I’m also learning how to reduce rework. Here are a couple examples:

I’m trying to write fat. My tendency is to write a first draft that’s skimpy on sensory details and then go back and add in those pieces in the second draft. Mysteries are tricky, structurally, and in the first draft I’m trying to keep the damn story straight. But I’ve found that writing a thin first draft means that the second draft takes weeks of work. Also, it’s awkward to shoehorn in the details later; they sound far more natural when I handle them in the moment. So that’s an improvement I’m making: Switching from thin first drafts to fat ones.

Also, I’m doing more editing as I go. Writers are told that they shouldn’t edit as they go, so this goes contrary to the “rules.” But I’m not talking about endless cycles of rewriting. I’m talking about finishing a few chapters, then taking 30 minutes to read them out loud, checking that the rhythm sounds good. A cursory style and grammar check takes only a few minutes, and it leaves my first draft in good shape.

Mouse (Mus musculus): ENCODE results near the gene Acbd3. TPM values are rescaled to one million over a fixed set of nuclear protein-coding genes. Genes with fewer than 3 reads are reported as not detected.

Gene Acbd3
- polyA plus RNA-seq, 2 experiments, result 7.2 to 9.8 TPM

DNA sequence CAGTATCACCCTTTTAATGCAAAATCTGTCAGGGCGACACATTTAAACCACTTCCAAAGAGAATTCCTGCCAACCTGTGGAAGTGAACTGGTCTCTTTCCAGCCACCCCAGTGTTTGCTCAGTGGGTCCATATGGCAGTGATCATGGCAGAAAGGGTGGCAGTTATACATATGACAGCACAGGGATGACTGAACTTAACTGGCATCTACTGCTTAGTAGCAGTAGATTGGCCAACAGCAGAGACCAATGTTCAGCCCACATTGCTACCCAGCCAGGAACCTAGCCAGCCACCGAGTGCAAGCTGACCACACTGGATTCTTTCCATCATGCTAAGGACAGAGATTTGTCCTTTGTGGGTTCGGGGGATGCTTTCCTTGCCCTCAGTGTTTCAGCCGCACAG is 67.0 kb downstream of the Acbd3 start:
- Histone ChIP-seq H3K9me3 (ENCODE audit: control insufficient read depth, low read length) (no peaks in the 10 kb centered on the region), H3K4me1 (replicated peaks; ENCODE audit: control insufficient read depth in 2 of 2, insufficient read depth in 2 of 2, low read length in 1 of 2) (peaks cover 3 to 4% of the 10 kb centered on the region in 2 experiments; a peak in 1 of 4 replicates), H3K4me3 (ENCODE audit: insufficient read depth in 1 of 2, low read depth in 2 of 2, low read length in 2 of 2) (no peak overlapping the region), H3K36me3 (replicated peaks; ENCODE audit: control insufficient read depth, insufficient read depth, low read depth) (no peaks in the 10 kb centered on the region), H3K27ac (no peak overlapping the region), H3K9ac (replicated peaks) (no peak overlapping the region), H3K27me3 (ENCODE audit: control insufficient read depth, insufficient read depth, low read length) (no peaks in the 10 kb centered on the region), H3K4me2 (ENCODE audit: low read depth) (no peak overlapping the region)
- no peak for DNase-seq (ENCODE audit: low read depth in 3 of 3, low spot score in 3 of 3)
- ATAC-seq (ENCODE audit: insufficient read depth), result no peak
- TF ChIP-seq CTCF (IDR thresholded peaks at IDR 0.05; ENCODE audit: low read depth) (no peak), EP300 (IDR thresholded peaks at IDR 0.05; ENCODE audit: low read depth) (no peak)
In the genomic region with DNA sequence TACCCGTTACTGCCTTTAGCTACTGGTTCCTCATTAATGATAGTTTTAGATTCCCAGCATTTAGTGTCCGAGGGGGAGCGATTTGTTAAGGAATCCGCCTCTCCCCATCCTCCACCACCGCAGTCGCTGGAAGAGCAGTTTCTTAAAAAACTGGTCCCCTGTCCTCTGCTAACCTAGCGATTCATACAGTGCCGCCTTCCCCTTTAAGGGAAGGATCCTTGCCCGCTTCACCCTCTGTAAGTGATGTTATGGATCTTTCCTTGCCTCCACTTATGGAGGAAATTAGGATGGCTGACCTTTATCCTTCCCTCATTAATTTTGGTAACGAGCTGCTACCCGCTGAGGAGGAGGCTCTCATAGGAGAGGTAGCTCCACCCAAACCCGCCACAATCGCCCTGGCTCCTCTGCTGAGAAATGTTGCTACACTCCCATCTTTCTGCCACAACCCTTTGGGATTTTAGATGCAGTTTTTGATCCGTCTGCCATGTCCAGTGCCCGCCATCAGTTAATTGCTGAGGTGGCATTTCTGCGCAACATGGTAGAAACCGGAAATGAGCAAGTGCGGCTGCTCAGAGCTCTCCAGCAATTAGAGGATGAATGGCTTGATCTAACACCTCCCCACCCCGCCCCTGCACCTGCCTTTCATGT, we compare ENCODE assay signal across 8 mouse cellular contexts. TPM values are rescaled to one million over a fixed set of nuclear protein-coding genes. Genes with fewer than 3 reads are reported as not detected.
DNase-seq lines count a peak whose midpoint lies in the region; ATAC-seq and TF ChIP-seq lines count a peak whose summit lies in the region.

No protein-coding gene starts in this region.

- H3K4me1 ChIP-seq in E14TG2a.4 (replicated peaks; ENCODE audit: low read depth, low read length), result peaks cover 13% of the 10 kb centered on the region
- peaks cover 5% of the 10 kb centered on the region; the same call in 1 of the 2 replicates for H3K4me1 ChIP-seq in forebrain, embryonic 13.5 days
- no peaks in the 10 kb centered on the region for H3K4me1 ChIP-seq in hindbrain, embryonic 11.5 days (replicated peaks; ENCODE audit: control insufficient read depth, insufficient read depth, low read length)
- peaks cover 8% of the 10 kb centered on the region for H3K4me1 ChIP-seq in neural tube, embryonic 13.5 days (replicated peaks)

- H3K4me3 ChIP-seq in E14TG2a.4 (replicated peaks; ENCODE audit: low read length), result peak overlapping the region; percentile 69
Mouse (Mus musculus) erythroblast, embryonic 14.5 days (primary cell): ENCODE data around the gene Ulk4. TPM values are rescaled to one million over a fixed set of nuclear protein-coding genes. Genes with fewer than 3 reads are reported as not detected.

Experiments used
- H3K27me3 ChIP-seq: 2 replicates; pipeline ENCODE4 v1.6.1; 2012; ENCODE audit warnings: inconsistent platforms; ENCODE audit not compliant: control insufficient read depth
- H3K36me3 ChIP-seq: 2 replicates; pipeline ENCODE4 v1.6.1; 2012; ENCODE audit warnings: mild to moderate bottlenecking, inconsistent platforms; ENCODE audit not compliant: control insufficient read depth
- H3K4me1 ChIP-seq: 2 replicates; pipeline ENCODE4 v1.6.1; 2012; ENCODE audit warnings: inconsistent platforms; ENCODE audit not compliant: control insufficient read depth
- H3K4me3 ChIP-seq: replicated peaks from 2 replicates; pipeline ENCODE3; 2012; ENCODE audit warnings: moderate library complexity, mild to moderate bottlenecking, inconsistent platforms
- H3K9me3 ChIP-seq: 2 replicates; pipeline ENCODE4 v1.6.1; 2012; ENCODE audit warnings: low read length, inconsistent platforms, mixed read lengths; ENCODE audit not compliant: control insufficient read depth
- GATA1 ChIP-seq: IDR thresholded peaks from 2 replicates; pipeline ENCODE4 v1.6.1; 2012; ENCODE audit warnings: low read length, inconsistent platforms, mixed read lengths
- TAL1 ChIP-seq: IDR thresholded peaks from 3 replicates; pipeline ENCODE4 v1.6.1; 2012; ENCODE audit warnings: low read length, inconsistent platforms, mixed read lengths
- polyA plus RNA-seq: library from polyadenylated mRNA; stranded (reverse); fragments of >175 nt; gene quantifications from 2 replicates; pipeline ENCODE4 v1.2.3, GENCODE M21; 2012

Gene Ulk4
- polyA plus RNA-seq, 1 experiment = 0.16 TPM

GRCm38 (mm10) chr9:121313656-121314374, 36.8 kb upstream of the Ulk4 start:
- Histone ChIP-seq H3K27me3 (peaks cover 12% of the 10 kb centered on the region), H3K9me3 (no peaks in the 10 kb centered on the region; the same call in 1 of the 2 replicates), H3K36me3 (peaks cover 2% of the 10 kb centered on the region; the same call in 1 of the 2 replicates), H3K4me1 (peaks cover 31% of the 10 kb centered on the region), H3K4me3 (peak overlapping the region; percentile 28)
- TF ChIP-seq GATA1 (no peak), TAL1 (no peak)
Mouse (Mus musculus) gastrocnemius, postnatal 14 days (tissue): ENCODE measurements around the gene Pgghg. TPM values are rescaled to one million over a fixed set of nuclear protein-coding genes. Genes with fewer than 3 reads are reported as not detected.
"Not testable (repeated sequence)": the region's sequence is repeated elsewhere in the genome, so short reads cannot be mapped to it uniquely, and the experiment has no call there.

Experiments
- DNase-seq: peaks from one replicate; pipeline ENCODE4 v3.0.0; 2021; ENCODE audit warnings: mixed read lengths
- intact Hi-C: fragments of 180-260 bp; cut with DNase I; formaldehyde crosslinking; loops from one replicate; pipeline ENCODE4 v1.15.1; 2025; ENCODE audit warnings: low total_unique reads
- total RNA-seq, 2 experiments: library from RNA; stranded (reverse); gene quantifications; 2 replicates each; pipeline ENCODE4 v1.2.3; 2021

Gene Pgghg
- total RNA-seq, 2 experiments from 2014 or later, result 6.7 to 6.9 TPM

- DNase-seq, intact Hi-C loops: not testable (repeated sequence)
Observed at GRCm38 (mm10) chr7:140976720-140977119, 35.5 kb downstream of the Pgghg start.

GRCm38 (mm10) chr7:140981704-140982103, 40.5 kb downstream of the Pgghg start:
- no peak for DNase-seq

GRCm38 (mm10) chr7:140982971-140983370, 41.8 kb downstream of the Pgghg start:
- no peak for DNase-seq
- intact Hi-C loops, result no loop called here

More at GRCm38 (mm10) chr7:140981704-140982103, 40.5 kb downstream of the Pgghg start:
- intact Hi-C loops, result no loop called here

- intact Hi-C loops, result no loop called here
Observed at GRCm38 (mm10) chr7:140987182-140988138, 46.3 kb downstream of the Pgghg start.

What do all these process improvements add up to? Cleaner and better first drafts that don’t require a butt-ton of editing. Yay!

My takeaway: Writing clean first drafts is a time saver.

Craft Work

When you spend multiple months with your nose pressed up to your own writing, it’s natural that you’ll notice some of the weaknesses in your own work. One of my weaknesses is the stiffness in my third-person POV. To summarize, there’s a big difference between me writing “Ellie saw…” or “Ellie thought…” and simply dropping behind Ellie’s eyes and describing what’s happening from her unique viewpoint. Most beginning writers (me included) start with first person POV because there’s an easier intimacy with the character. Now that I’m writing third-person, I need to recapture that closeness with a slightly different camera.

Right here is a big advantage of writing more quickly! Now that I’ve got the basics of “write faster, publish faster” down, I can pick a skill to strengthen for each book. Thus I hope to “level up” with every story I write.

My takeaway: Writing quickly gives you more chances to level up.

The Lightbulb vs. The Wardrobe

February marks my fourth consecutive month of the cozy experiment. And I’m loving the writing life. It’s so different than the work I’ve done before.